Every so often I receive requests from fellow artists and musicians wishing to collaborate. Sometimes the proposals are logistically impossible or inapplicable to my current projects, but I always appreciate an opportunity to discover new talent or feature the work of exceptional artists. Last month I received one such communication, which I felt deserved to be shared in the form of this interview and a selection of photographs from internationally acclaimed rock photographer, Nick Elliott.
Music and I go back a long way; it’s the life’s blood of every painting I create and the topic of a good majority of this blog. I’m a ‘Valley Girl’ who grew up on LA punk, grunge and early 90’s shoegaze… and I have a passion for northern soul, but when I took on the task of featuring Nick’s incredible work documenting so many of the heavy metal and classic rock greats, I must admit I was a little outside of my comfort zone. After all, I had only just recently discovered that ‘Hawkwind’ was not an avian gastro disorder. With that said, however, one would have had to have lived in a cave not to recognise the faces of rock legends that defined a generation, each photographed doing what they do best by a photographer with a flair for capturing not just a face, but an attitude.
One of the first things you will notice about Nick Elliott’s photos, whether shot in the studio or in mid performance, is they are strikingly candid. There is no attempt to sugarcoat or temper with compositional symmetry when the shutter is clicked. As well, Nick is among a select group of digital-shunning, old school photographers who believe attending a concert with iPhone camera in hand essentially makes one more akin to a poseur than an artist; something I agree with 100%, but more on that in my interview below.
Describing himself as a ‘conceptual’ photographer, there is an inimitably raw quality at play in Nick’s work that mainlines his vision of the intensity of these performers straight to the viewer with such unabashed immediacy, you can feel the adrenaline. Live fast, die young – stripped of pretense and not always pretty, but he’s aiming for fervency and in doing so delivers a compellingly powerful reflection of the essence of rock ‘n’ roll.
So just how does one become a ‘rock photographer’? Is it necessary to fall in love with the music first, or does the artistry exist to find its calling? My surf green Fender Jaguar glowers in the corner of the room, as I avoid eye contact, knowing I will never do it justice, no matter how enmeshed music and I may be; but so it goes with artists who dare to venture outside of their genre – Artists who are musicians, who are musicians who write, who are photographers who paint, who are painters who dream to be musicians.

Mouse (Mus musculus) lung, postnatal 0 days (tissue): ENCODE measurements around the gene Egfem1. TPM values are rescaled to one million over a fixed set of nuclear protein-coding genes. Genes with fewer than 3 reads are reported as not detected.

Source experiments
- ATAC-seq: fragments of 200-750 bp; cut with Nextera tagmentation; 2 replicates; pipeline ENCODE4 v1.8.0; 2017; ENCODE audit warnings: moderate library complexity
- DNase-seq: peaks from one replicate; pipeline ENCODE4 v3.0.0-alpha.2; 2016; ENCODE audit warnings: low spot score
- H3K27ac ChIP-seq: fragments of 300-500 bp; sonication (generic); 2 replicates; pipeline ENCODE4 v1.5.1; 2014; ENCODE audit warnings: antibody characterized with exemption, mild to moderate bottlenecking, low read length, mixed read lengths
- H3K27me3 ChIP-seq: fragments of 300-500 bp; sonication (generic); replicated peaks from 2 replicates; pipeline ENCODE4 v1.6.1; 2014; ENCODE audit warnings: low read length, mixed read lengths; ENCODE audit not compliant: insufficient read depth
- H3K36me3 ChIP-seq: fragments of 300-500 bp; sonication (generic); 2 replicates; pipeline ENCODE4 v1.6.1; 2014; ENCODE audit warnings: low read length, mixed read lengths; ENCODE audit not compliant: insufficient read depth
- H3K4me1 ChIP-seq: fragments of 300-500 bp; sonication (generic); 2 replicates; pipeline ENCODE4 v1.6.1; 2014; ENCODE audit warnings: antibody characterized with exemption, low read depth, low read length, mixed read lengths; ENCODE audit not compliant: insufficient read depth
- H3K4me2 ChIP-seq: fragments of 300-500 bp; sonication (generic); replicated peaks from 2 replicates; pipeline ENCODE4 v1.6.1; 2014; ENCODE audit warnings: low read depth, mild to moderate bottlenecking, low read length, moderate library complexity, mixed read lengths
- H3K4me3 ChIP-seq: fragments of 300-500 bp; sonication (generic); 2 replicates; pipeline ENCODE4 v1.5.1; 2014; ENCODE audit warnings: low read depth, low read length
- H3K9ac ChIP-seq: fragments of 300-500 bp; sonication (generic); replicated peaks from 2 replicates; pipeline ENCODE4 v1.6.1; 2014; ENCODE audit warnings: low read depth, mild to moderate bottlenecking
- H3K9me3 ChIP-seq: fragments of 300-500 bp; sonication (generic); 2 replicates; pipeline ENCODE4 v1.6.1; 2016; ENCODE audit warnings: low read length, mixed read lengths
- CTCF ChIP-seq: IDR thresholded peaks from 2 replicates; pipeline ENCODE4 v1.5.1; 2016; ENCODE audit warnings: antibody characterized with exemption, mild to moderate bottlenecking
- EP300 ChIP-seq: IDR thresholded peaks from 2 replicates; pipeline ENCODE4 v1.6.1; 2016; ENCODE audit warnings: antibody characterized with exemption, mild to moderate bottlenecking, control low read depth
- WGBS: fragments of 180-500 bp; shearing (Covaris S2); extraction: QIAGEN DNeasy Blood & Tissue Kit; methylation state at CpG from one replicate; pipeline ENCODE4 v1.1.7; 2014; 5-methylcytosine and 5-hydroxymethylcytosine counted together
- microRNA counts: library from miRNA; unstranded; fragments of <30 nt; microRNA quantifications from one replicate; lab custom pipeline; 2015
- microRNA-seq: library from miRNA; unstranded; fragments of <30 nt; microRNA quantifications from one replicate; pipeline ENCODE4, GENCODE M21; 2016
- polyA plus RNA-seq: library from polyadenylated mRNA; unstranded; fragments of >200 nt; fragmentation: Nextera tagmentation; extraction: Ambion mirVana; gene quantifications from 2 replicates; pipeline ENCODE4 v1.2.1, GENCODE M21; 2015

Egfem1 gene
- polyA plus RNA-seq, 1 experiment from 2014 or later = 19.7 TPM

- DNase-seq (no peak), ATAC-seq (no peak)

I suppose most lofty ambitions do begin with a dream, and it seems logical one would have to love music to make a living documenting musicians, but there is no rule book or school for rock photographers, and possessing a camera does not necessarily make one an artist. As a traditionalist, Nick Elliott ranks amongst a handful of truly gifted rock photographers…Bob Gruen, Steve Gullick, Mick Rock, Henry Diltz, Jenny Lens and Anton Corbijn come to mind – all original in their own ways, but each with a keen awareness that in addition to natural born talent, in order to stand above average, to be noticed, to be great, to be an ‘artist’ as opposed to a ‘craftsman,’ there is one essential quality that will always separate the ordinary from the extraordinary….Passion.
Nick Elliott hails from Peterborough, UK and for more than two decades has traveled the world as both a commercial and documentary rock photographer. The iconic images speak for themselves, and they and the fascinating stories behind them are his life’s passion.
A: I had this kind of itchy unhappiness where I was – I had come to a point in my life where I wanted to move the line, I am doing this all the time, moving the boundaries of what I am satisfied with. Not that I am ever satisfied, to be honest, I don’t think I ever will be, but that is the art of photography. I was doing a lot of magazine work, freelancing, sports etc. It was towards the end of the 70’s, early 80’s, that I decided to go it on my own and moved into Creative Advertising. As with all of my work, I set my stall very high working with top Advertising Agencies, shooting legendary campaigns for pharmaceutical, cigarette, and car accounts like the Liberal Democrats election campaign in 1992.